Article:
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SERVE: Community Connections
SERVE: Community Connections
Volunteers helped build affordable housing for a family in need.
2012, Randolph-Macon College students built a house—and some relationships, too.
Students enrolled in
Professor Beth Gill’s course, Human Rights in the Global Village, spent two weeks in El Salvador building affordable housing for a family in need. The journey, arranged in conjunction with the Habitat for Humanity Global Village Program, immersed participants in the Salvadorian culture.
J-term in El Salvador
for a slideshow of photos from the trip.
Devon Maust ’12
during the trip, was deeply affected by the experience.
“I expected to help build a house, but I never imagined that I would build relationships,” wrote Maust. “From the first day, the community shared with us parts of the Salvadorian culture that tourists don’t get to see. In two weeks we built a ‘family’ from two different cultures with many differences, but also with many similarities. Together we created a story that will always be a part of me.”
Maust and her classmates—
Mark Josey ’12
Elizabeth Luminoso ’13
Elanya Chin ’13
Andrea West ’14
Mary Margaret Petersen ’13
Cara DeCesare ’13
—were joined by
Kathleen Chapman ’10
, Professor Gill, and Christina Brown Cozart, associate director of
residence life and housing
“Those days in El Salvador reminded me of the importance of community and love,” says Cozart. “We will never forget the masons who taught us and the homeowners who welcomed us into their country and into their hearts.”
Sociology Professor Reber Dunkel, the coordinator of Students Engaged in Responsible Volunteer Experiences (
), says the trip was “an extraordinary opportunity for students to donate their time and skills to others. With nails, hammers—and a lot of heart—our students learned not only practical construction skills and about human rights, but also helped improve the living conditions in an impoverished Central American country that went through a violent, deadly civil war between 1980 and 1992. They connected to local people in a way that tourists cannot do.”
Travelers also visited a local school, traveled throughout the country and toured a museum dedicated to El Salvador’s 12-year civil war. Elanya Chin ’13, who blogged during the trip, packed her bags full of memories for the return trip home:
“What I will remember and hold in my heart: the people, the places, the food, the culture, the colors, the community, and the generosity of El Salvador,” wrote Chin. “From now on, I’m going to let what I do speak louder and more effectively than my messy words, which grasp at unexplainable feelings and emotions.”
It was Gill’s first time in El Salvador.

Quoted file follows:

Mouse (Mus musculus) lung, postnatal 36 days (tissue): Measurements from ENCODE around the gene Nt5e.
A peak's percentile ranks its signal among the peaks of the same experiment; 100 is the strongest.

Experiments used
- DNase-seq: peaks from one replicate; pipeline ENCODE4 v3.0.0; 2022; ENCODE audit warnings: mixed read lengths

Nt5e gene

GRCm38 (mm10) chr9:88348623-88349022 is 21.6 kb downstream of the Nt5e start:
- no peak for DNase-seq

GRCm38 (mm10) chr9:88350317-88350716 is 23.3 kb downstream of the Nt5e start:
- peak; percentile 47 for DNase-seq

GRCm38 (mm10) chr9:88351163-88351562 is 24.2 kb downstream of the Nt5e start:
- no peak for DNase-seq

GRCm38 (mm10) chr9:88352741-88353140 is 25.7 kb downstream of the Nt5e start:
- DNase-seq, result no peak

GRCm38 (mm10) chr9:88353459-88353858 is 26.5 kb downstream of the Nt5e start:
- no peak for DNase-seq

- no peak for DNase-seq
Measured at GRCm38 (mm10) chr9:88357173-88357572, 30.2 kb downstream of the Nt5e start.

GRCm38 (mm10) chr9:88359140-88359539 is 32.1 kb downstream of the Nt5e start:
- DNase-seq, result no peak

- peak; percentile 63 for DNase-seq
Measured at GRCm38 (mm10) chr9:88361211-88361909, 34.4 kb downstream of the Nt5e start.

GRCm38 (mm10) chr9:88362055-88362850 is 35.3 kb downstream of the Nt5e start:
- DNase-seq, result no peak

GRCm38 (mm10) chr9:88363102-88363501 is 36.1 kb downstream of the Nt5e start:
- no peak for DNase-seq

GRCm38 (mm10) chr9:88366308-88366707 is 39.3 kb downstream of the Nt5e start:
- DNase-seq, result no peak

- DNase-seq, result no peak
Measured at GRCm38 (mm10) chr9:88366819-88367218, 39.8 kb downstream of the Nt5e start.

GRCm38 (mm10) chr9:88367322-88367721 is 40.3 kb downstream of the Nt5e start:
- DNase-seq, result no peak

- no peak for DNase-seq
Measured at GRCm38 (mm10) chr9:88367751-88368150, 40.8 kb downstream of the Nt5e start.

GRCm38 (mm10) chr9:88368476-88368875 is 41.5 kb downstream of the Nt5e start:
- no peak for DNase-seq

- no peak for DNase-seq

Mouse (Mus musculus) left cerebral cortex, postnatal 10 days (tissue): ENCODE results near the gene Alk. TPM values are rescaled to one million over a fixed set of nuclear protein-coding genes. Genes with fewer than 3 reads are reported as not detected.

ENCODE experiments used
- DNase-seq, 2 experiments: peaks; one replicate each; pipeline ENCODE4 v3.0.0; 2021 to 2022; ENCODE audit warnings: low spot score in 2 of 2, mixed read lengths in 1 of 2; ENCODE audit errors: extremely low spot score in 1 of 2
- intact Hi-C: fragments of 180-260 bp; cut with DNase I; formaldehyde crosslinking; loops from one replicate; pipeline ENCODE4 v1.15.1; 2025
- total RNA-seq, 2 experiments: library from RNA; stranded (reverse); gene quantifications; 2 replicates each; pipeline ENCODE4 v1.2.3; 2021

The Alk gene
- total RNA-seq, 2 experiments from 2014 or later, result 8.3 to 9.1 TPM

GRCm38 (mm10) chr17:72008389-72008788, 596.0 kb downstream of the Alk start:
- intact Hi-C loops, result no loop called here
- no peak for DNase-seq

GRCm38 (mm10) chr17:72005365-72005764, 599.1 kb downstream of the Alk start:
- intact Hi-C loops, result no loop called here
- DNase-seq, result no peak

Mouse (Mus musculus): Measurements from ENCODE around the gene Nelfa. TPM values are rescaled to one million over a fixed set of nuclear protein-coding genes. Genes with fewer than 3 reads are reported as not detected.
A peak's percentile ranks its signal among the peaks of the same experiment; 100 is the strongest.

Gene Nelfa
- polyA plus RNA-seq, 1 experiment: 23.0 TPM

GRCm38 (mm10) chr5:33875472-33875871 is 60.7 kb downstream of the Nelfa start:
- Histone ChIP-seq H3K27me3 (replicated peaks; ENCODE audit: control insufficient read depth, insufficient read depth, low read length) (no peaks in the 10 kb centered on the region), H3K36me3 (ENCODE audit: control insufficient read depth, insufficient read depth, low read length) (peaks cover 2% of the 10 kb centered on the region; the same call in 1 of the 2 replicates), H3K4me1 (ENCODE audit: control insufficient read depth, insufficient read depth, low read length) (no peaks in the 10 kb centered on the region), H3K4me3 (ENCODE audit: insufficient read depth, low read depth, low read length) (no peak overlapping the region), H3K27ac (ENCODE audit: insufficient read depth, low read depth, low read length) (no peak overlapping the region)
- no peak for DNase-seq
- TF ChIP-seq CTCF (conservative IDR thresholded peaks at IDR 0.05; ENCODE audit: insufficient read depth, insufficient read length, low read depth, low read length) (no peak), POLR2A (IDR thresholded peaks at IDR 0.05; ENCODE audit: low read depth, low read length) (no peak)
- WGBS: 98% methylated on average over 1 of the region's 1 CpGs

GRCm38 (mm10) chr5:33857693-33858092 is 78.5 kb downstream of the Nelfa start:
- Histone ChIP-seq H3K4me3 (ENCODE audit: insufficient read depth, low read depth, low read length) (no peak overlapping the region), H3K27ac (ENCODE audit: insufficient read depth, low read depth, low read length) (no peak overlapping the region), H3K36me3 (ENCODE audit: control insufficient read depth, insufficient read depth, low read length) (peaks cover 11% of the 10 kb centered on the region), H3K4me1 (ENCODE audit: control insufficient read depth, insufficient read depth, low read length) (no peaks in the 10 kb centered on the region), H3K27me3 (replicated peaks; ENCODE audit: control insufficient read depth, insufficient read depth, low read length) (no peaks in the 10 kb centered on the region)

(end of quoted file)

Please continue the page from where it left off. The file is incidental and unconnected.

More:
“This experience afforded each of us the opportunity to abandon the familiar, which no longer made sense, and experience moments of selflessness and complete openness,” says Gill, the Charles J. Potts Professor of Social Science. “In helping to build a home, we confronted life face- to-face through the daily routines of the Habitat family members, the stories of civil war survivors, memorials to the dead, and the suffering of the poor. These moments offered the opportunity to open our minds to the interconnectedness and preciousness of life. I was impressed by our students’ willingness, fueled by Christina’s enthusiasm and encouragement, to ‘poke holes in the clouds’ of their lives, pause and fearlessly learn more about themselves and others by opening up to the joys, delights and sorrows of the Salvadorian people. We learned about family, suffering, laughter and, of course, ourselves. The experience humbled me.”
R-MC has a tradition of service-learning J-term trips. In 2006, students traveled to New Orleans to help repair houses damaged by Hurricane Katrina. In 2007, R-MC Chaplain Darrell Headrick and
Professor Ira Andrews traveled with 30 students to Espiritu Santo Brazil, where they helped finish construction and paint a dormitory at a United Methodist youth camp. In addition, Headrick and Andrews have made several trips to Guatemala, where they and their students built stoves and worked on reforestation.
R-MC Habitat of Humanity Chapter
will travel in March to Albany, Georgia for their annual Spring Break Trip to build with the Flint River Habitat for Humanity Affiliate. Currently, the Chapter is busy fundraising and preparing for Act, Speak, Build Week and
Macon a Difference Day
, both of which will take place on Saturday, April 21, 2012.
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